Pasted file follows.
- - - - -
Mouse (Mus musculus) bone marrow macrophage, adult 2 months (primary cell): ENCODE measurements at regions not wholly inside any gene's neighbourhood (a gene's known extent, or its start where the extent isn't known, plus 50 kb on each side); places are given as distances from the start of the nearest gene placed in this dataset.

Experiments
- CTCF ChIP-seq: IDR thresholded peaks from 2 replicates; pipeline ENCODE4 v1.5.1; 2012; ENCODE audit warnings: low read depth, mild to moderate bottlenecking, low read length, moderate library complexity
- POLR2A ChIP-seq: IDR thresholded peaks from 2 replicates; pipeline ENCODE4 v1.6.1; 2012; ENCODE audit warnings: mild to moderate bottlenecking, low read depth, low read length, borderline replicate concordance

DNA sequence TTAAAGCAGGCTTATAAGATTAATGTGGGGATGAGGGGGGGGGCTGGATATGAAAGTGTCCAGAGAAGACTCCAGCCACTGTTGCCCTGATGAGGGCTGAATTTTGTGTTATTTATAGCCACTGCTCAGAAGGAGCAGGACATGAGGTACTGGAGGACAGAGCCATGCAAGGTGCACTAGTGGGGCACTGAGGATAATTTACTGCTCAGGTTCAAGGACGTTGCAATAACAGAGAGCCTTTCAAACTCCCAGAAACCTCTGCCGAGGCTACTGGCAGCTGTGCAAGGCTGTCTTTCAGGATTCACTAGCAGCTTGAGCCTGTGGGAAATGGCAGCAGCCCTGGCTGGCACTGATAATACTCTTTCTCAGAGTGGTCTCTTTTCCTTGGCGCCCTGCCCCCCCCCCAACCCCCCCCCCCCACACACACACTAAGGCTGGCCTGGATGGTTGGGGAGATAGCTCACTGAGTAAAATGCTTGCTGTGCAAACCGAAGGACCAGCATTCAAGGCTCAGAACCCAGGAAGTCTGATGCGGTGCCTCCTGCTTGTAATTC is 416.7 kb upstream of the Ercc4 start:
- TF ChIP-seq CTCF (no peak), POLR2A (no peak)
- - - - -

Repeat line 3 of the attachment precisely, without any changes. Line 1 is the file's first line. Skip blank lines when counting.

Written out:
- CTCF ChIP-seq: IDR thresholded peaks from 2 replicates; pipeline ENCODE4 v1.5.1; 2012; ENCODE audit warnings: low read depth, mild to moderate bottlenecking, low read length, moderate library complexity